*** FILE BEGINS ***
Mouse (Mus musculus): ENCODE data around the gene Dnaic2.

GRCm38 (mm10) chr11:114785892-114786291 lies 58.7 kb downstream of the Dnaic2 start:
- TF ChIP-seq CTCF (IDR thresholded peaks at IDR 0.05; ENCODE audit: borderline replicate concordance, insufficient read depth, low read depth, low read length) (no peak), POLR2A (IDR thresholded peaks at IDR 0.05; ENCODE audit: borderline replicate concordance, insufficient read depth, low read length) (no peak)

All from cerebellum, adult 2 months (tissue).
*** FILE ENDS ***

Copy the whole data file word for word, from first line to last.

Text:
Mouse (Mus musculus): ENCODE data around the gene Dnaic2.

GRCm38 (mm10) chr11:114785892-114786291 lies 58.7 kb downstream of the Dnaic2 start:
- TF ChIP-seq CTCF (IDR thresholded peaks at IDR 0.05; ENCODE audit: borderline replicate concordance, insufficient read depth, low read depth, low read length) (no peak), POLR2A (IDR thresholded peaks at IDR 0.05; ENCODE audit: borderline replicate concordance, insufficient read depth, low read length) (no peak)

All from cerebellum, adult 2 months (tissue).